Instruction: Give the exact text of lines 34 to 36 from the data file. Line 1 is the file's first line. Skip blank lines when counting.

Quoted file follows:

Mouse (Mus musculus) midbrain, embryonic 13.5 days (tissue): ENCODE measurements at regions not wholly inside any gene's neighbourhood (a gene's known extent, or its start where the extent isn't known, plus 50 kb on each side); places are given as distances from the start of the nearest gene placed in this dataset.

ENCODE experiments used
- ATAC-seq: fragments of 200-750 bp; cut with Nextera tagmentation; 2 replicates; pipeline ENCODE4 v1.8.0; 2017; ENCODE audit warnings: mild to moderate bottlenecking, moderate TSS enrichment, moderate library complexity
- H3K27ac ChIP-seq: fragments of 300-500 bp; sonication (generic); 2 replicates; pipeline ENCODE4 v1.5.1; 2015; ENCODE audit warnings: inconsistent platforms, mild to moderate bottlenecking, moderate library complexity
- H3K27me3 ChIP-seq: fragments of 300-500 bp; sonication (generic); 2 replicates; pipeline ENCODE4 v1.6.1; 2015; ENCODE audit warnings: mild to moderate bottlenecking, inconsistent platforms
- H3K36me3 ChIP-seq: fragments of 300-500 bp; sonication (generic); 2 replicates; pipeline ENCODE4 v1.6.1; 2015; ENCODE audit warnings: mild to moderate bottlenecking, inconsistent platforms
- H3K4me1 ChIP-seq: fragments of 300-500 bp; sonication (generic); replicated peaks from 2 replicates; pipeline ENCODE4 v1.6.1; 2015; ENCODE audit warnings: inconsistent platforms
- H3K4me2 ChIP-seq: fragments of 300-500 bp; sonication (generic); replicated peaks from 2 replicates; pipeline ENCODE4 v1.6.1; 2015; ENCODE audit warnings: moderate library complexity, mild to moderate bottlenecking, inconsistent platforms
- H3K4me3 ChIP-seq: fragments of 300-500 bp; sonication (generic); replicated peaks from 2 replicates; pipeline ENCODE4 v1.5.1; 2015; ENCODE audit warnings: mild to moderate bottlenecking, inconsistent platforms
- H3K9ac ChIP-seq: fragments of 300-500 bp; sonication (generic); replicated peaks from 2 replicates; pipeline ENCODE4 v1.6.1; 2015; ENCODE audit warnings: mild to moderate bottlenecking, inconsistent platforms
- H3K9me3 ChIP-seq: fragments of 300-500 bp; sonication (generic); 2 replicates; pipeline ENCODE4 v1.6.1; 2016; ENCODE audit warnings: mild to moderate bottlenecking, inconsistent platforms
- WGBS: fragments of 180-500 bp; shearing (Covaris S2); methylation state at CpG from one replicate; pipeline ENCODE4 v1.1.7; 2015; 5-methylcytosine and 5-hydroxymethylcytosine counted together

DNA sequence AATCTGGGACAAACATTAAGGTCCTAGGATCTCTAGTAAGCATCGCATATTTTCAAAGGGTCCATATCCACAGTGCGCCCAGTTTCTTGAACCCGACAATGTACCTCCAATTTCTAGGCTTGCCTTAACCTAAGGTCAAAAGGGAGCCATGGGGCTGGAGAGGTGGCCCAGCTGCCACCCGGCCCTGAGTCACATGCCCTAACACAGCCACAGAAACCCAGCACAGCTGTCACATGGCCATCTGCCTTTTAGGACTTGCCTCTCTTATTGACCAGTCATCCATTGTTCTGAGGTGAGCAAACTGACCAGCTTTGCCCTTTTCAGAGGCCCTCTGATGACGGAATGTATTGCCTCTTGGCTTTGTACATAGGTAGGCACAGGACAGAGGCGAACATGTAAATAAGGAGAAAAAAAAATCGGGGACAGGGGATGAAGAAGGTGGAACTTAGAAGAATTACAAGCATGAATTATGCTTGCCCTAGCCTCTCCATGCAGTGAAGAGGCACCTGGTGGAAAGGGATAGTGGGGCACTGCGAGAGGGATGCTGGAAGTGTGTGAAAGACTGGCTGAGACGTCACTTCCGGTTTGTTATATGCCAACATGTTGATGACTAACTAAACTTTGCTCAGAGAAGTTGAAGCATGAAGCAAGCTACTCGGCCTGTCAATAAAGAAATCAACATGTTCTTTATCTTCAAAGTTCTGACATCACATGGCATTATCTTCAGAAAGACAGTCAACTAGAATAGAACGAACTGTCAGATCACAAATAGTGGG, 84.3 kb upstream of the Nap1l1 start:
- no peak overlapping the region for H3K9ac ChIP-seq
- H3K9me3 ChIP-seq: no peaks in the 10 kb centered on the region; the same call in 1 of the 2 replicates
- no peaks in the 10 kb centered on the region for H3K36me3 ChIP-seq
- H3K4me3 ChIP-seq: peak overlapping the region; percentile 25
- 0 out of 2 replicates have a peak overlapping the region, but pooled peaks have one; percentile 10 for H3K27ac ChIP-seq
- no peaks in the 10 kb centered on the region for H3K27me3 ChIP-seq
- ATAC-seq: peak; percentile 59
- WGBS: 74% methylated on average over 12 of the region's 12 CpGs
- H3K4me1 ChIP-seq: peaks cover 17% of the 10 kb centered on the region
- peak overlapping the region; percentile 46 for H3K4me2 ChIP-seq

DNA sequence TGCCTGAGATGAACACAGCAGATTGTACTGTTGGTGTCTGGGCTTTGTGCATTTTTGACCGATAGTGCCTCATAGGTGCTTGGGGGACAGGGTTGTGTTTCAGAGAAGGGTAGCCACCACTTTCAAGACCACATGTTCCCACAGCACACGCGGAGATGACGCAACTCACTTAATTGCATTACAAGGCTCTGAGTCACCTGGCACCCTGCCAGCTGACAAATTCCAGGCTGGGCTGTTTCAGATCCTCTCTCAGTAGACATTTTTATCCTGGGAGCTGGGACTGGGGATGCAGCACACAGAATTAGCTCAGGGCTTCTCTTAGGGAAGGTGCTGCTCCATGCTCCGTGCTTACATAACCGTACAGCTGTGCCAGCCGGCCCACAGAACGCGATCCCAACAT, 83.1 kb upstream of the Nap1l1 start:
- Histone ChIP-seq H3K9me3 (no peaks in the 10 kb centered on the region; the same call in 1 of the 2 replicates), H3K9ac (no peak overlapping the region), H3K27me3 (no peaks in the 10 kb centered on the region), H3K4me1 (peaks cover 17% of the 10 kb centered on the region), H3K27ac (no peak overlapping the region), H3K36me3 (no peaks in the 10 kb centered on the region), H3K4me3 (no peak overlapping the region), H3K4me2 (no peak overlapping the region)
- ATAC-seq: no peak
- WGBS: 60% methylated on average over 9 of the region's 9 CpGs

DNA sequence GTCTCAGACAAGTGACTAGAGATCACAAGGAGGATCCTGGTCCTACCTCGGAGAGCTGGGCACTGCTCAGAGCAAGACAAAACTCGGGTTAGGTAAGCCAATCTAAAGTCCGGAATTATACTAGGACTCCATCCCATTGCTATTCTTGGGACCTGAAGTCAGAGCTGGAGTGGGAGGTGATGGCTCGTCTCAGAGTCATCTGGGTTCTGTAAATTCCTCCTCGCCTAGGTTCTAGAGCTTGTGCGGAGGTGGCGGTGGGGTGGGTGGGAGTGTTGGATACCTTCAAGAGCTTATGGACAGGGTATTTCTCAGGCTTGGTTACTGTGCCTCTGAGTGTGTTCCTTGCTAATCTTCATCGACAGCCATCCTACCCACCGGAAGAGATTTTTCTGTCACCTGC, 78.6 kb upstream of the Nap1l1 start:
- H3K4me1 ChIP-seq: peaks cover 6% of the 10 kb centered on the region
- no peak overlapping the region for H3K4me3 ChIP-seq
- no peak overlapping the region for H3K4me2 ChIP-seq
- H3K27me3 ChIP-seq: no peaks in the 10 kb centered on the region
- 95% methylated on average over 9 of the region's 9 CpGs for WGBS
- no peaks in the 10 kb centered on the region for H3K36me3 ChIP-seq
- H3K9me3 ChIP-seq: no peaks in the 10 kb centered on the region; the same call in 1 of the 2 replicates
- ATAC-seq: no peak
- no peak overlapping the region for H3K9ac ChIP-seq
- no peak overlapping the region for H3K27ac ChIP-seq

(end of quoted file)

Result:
- no peaks in the 10 kb centered on the region for H3K36me3 ChIP-seq
- H3K9me3 ChIP-seq: no peaks in the 10 kb centered on the region; the same call in 1 of the 2 replicates
- ATAC-seq: no peak